A device emerges from the fusion of IGZO and…

A device emerges from the fusion of IGZO and ferroelectric-HfO2

As a part of JST PRESTO program, Associate professor Masaharu Kobayashi, Institute of Industrial Science, the University of Tokyo, has developed a ferroelectric FET (FeFET) with ferroelectric-HfO2 and ultrathin IGZO channel. Nearly ideal subthreshold swing (SS) and mobility higher than poly-silicon channel have been demonstrated.

FeFET is a promising memory device because of its low-power, high-speed and high-capacity. After the discovery of CMOS-compatible ferroelectric-HfO2 material, FeFET has been attracting more attention. For even higher memory capacity, 3-D vertical stack structure has been proposed as shown in Fig. 1(a).

For 3-D vertical stack structure, poly-silicon is typically used as a channel material. However, poly-silicon has very low mobility in nanometer thickness region due to grain boundaries and extrinsic defects. Moreover, poly-silicon forms a low-k interfacial layer with ferroelectric-HfO2 gate insulator. This results in voltage loss and charge trapping which prevents low voltage operation and degrades reliability, respectively as shown in Fig. 1(b).

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High reaction rates even without precious me…

High reaction rates even without precious metals

Non-precious metal nanoparticles could one day replace expensive catalysts for hydrogen production. However, it is often difficult to determine what reaction rates they can achieve, especially when it comes to oxide particles. This is because the particles must be attached to the electrode using a binder and conductive additives, which distort the results. With the aid of electrochemical analyses of individual particles, researchers have now succeeded in determining the activity and substance conversion of nanocatalysts made from cobalt iron oxide—without any binders. The team led by Professor Kristina Tschulik from Ruhr-Universität Bochum reports together with colleagues from the University of Duisburg-Essen and from Dresden in the Journal of the American Chemical Society, published online on 30 May 2019.

“The development of non-precious metal catalysts plays a decisive role in realising the energy transition as only they are cheap and available in sufficient quantities to produce the required amounts of renewable fuels,” says Kristina Tschulik, a member of the Cluster of Excellence Ruhr Explores Solvation (Resolv). Hydrogen, a promising energy source, can thus be acquired by splitting water into hydrogen and oxygen. The limiting factor here has so far been the partial reaction in which oxygen is produced.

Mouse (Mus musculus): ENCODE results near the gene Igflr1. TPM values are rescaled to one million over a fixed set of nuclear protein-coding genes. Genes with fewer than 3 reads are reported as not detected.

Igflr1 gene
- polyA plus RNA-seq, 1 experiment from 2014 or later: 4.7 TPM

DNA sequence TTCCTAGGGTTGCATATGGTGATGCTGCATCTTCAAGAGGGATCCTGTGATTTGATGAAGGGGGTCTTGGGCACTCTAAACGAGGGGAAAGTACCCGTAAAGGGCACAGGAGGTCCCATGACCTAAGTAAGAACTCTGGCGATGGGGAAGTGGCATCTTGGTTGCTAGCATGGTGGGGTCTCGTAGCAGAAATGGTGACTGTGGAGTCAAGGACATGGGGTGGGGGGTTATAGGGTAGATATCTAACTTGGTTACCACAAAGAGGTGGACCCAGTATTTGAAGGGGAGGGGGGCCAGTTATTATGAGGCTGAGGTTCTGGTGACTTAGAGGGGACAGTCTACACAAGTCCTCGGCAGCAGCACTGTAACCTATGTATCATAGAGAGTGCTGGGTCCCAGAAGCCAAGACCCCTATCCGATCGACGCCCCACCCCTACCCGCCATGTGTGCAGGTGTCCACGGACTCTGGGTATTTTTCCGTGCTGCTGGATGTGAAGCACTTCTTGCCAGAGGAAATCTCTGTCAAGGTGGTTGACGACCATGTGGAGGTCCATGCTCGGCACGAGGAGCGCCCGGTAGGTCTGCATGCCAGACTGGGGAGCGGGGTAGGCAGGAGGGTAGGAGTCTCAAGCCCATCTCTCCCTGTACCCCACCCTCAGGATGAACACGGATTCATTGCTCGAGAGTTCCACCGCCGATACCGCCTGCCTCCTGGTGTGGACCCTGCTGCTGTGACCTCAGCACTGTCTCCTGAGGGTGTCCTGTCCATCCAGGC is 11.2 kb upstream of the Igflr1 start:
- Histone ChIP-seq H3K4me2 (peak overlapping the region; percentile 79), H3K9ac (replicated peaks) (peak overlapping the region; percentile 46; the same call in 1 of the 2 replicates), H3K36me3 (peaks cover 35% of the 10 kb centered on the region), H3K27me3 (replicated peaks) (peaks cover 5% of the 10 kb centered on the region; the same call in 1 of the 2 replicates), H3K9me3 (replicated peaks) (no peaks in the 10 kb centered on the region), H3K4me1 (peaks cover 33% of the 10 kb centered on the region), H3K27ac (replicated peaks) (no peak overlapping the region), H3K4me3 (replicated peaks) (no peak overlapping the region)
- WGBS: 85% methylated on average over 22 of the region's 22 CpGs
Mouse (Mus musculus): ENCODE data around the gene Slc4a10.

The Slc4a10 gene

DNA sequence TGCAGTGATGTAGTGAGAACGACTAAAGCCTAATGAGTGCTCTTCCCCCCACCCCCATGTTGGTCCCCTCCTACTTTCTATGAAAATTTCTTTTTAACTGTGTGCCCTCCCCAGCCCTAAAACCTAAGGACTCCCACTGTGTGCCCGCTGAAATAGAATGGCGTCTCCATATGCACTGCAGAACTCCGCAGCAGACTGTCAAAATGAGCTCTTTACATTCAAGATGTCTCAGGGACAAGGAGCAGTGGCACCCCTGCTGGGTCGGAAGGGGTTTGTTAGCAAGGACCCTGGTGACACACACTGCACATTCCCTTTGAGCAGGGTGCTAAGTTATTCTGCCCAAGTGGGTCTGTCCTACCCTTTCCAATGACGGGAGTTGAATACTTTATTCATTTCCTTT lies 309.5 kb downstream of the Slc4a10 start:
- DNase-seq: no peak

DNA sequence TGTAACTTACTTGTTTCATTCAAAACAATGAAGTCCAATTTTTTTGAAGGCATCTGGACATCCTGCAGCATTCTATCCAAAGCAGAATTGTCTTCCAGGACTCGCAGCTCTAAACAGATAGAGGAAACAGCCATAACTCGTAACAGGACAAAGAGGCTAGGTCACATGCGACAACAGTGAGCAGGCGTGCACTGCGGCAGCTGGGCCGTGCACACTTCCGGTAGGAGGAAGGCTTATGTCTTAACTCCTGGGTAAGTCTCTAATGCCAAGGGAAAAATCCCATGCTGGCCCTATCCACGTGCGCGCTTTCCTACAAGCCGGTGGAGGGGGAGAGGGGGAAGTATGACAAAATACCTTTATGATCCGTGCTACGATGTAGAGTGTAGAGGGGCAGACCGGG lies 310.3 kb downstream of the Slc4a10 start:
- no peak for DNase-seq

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Electron (or ‘hole’) pairs may s…

Electron (or ‘hole’) pairs may survive effort to kill superconductivity

Scientists seeking to understand the mechanism underlying superconductivity in “stripe-ordered” cuprates—copper-oxide materials with alternating areas of electric charge and magnetism—discovered an unusual metallic state when attempting to turn superconductivity off. They found that under the conditions of their experiment, even after the material loses its ability to carry electrical current with no energy loss, it retains some conductivity—and possibly the electron (or hole) pairs required for its superconducting superpower.

“This work provides circumstantial evidence that the stripe-ordered arrangement of charges and magnetism is good for forming the charge-carrier pairs required for superconductivity to emerge,” said John Tranquada, a physicist at the U.S. Department of Energy’s Brookhaven National Laboratory.

Tranquada and his co-authors from Brookhaven Lab and the National High Magnetic Field Laboratory at Florida State University, where some of the work was done, describe their findings in a paper just published in Science Advances. A related paper in the Proceedings of the National Academy of Sciences by co-author Alexei Tsvelik, a theorist at Brookhaven Lab, provides insight into the theoretical underpinnings for the observations.

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Researchers find a way to produce free-stand…

Researchers find a way to produce free-standing films of perovskite oxides

A team of researchers from Nanjing University in China, the University of Nebraska and the University of California in the U.S. has found a way to produce free-standing films of perovskite oxide. In their paper published in the journal Nature, the group describes the process they developed and how well it worked when tested. Yorick Birkhölzer and Gertjan Koster from the University of Twente have published a News and Views piece on the work done by the team in the same journal issue.

Birkhölzer and Koster point out that many new materials are made by going to extremes—making them really big or really small. Making them small has led to many recent discoveries, they note, including a technique to make graphene. One area of research has focused on ways to produce transition-metal oxides in a thinner format. It has been slow going, however, due to their crystalline nature. Unlike some materials, transition-metal oxides do not naturally form into layers with a top layer that can be peeled off. Instead, they form in strongly bonded 3-D structures. Because of this, some in the field have worried that it might never be possible to produce them in desired forms. But now, the researchers with this new effort have found a way to produce two transition-metal oxides (perovskite oxides strontium titanate and bismuth ferrite) in a thin-film format.

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Chemists could make ‘smart glass&rsquo…

Chemists could make ‘smart glass’ smarter by manipulating it at the nanoscale

An alternative nanoscale design for eco-friendly smart glass

“Smart glass,” an energy-efficiency product found in newer windows of cars, buildings and airplanes, slowly changes between transparent and tinted at the flip of a switch.

“Slowly” is the operative word; typical smart glass takes several minutes to reach its darkened state, and many cycles between light and dark tend to degrade the tinting quality over time. Colorado State University chemists have devised a potentially major improvement to both the speed and durability of smart glass by providing a better understanding of how the glass works at the nanoscale.